Q3. Question (Toby Zakaria, Reuters): Mr. Secretary, given what you've said yesterday, that people who use violence to derail the democratic process in Iraq would be stopped, does the United States support this new round of negotiations with Sadr in Najaf? And, what are you hoping they will accomplish? And Mr. Minister, if I may, did Iraq come up in your discussions today with the Secretary? And what is your view on the situation there? Thank you.
Rumsfeld: Iraq is a sovereign country; the Prime Minister and the government of that country is engaged in attempting to move towards elections next year. Part of their task is to work with Coalition countries and attempt to see that there is order and a reasonably lawful environment where the government can proceed and elections can take place. Clearly, the behavior of Sadr and his supporters in Najaf have been unlawful and harmful to peace and order in the community. We have confident military Coalition officials working with the Iraqi government; I've been in meetings -- and I'm not following it from hour to hour -- but they certainly understand that it's important that they not allow independent militias to kill innocent men, women and children in that country. How they go about that on any particular moment of the day is for them to decide.
Ivanov: Well, the issue of Iraq has not so far been taken up in our work, but at the forthcoming talks -- which are going to continue into this day -- we are sure to take up this issue. Our attitudes towards this whole issue of Iraq, well, our national leadership has more often than not voiced its attitudes there, too. We're advocating a peaceful settlement of this whole situation, in particular under the aegis of the United Nations. You may recall that Russia was the first country to launch the idea of convening an international conference on Iraq, with the involvement of all the belligerent parties of the neighboring states to Iraq; and I believe that the need for such a conference has only increased.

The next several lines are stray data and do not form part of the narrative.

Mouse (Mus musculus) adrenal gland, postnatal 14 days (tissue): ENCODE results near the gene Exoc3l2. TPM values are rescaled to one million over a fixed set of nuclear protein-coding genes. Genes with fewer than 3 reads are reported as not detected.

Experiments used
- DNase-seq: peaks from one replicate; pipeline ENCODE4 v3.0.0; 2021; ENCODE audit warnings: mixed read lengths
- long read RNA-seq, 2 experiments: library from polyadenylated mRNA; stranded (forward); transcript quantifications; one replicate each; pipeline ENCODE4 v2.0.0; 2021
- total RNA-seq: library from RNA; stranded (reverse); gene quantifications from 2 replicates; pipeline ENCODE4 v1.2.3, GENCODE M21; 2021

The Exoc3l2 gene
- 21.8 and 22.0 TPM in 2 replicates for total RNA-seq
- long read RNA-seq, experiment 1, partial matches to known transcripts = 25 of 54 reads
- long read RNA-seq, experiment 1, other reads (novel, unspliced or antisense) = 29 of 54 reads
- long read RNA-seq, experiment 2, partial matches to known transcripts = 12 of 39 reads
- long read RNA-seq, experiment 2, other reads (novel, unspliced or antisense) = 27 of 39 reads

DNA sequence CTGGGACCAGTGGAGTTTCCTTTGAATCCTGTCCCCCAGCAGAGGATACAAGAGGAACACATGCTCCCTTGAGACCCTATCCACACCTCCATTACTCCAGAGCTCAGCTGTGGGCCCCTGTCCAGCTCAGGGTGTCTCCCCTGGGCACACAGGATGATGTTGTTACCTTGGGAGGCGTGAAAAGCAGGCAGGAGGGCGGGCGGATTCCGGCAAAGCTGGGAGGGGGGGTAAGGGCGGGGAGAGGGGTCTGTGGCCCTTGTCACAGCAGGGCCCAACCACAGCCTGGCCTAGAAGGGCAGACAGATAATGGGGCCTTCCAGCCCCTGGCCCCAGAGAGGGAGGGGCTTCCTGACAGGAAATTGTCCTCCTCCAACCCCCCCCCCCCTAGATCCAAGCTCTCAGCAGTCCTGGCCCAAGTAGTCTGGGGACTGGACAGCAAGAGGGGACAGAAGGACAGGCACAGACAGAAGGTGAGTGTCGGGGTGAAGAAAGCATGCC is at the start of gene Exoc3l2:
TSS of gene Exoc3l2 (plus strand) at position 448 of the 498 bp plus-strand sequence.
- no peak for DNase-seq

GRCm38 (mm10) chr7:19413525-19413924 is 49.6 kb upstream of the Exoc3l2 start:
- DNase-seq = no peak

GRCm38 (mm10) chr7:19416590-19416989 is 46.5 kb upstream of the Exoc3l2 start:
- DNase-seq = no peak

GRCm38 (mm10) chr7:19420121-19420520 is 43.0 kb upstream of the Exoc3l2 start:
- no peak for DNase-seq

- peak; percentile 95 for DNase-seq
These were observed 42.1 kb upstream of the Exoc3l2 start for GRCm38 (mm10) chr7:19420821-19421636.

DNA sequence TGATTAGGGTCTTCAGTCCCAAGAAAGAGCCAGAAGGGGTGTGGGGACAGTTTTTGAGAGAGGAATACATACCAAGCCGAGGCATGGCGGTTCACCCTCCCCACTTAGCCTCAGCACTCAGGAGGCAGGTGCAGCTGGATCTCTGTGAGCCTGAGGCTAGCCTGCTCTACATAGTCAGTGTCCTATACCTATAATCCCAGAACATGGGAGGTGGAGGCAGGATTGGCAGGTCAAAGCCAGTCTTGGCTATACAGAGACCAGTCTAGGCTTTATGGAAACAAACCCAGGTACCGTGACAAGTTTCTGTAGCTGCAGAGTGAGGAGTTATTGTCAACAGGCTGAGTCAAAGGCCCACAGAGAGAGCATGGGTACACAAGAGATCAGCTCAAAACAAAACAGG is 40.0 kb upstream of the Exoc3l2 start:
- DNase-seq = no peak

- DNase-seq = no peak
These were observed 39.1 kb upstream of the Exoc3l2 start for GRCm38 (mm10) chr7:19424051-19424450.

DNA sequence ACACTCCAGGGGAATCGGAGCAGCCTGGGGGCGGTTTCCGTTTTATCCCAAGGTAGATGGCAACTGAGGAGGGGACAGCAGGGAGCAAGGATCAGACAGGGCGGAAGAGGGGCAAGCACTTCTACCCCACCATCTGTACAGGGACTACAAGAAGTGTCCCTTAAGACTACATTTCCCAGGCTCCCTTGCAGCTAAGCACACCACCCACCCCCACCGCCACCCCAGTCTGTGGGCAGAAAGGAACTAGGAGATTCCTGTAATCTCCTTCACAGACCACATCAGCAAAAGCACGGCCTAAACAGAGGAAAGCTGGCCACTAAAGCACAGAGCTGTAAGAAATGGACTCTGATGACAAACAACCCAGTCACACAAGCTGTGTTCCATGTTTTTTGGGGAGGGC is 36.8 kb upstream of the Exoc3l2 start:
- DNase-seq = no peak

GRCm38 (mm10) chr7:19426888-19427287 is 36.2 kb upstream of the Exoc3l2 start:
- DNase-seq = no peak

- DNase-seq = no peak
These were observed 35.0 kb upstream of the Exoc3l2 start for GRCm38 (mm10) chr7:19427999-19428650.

Q4: Question for the Russian Defense Minister: What is your attitude towards the United States rendering assistance and aid, including military assistance, to Georgia -- a state with precisely which we have rather complicated, uneasy relations?
A: Ivanov: We discussed this subject. I have spoken about some apprehensions and certain worries of the Russian Federation on this -- I do not want to spell them out. The situation in Georgia -- I underline, in Georgia -- is developing into a very dangerous scenario, a very dangerous spiral. At the same time, it was also a relief to learn that last night there was no heavy crossfire. You know our position well: we believe that as a first step, all unlawful armed formations in the zone of conflict must pull out. As far as the often cited accusation by Georgia against Russian peacekeepers to the effect that they are allegedly not objective, that they allegedly support just one part of this conflict, that's complete rubbish. Even from the viewpoint of common logic: for the past ten years, the situation has been fine, no one blamed anyone, and then just in a matter of one hour for some reason a conflict has flared up, and the peacekeepers are somehow guilty -- that's like calling a healthy head sick.